Australia (Northern Territory, Queensland, Western Australia); China; India; Indonesia (Jawa, Kalimantan); Malaysia; Maldives; Mozambique; Philippines; Taiwan, Province of China; Thailand
FAO Marine Fishing Areas:
Native:
Indian Ocean – western; Indian Ocean – eastern; Pacific – northwest; Pacific – western central
Additional data:
Lower depth limit (metres):110
Range Map:Click here to open the map viewer and explore range.

Population [top]

Population:The species appears to be naturally uncommon and is rarely observed. Nothing is known of its overall population size or structure. However, based on the intrinsic sensitivity of this eagle ray to overexploitation (see the Habitats and Ecology section below), and the presence of unregulated fisheries throughout its entire range (see the Threats section below), the species is suspected to have undergone a population decline exceeding 50% over the past three generations (45 years).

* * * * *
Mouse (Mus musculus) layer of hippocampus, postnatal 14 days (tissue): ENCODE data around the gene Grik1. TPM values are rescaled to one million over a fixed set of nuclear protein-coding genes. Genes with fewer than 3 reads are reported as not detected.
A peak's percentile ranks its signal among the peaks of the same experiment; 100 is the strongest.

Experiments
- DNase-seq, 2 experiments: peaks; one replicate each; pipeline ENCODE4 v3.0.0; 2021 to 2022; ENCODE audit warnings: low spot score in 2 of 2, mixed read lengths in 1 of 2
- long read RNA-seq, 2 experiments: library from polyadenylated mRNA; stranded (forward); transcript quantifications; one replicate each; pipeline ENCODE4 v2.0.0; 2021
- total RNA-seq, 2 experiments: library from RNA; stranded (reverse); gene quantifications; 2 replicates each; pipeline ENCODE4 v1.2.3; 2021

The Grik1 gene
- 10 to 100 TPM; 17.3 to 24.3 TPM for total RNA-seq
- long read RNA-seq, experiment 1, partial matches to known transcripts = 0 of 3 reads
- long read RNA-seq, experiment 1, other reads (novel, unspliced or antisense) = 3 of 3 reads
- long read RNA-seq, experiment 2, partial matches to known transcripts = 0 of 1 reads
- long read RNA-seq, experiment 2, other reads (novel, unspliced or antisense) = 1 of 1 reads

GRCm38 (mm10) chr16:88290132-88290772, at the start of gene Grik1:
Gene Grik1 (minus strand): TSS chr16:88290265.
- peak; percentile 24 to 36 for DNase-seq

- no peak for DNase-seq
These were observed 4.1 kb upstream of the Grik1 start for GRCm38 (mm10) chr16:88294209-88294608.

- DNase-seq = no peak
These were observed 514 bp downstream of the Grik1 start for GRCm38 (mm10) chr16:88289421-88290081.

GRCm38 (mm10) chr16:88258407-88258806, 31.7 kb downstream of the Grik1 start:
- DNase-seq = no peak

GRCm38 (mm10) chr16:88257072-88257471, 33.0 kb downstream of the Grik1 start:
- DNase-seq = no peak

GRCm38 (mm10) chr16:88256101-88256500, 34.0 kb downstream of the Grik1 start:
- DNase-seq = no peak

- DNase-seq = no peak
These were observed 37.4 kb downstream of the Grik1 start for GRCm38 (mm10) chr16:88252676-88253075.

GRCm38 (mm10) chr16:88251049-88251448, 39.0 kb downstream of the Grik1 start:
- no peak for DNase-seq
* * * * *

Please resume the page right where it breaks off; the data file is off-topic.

Current Population Trend:Decreasing
Additional data:

Habitat and Ecology [top]

Habitat and Ecology:The Ornate Eagle Ray is a little known species. It occurs on the inner continental shelf to depths of 110 m over soft sandy substrate (Compagno and Last 1999). It reaches a maximum size of 240 cm disc width (W. White, unpubl. data). Reproductive biology is unknown for this species but it is suspected to have low fecundity as with other myliobatids, which bear litters of up to four offspring (Compagno and Last 1999, Last and Stevens 2009). Age and growth estimates are not available, although generation length can be inferred as approximately 15 years based on parameters from the Bat Ray (Myliobatis californicus), which matures at five years and reaches a maximum age of 24 years (Martin and Cailliet 1988).